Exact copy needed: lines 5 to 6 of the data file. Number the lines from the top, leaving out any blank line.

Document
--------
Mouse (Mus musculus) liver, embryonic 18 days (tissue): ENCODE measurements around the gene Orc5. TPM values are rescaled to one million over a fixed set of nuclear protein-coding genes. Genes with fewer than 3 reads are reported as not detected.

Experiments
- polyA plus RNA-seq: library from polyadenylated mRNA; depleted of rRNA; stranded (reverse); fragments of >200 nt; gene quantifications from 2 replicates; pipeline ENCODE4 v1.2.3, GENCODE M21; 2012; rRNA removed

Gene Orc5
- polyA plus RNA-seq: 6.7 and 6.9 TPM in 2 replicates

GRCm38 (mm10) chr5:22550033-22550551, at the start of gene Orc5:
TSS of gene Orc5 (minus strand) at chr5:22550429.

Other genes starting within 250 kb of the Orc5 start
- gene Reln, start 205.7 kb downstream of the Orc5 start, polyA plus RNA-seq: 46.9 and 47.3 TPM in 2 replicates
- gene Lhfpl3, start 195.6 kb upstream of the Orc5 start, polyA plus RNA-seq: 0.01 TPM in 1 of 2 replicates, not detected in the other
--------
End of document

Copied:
- polyA plus RNA-seq: 6.7 and 6.9 TPM in 2 replicates

GRCm38 (mm10) chr5:22550033-22550551, at the start of gene Orc5: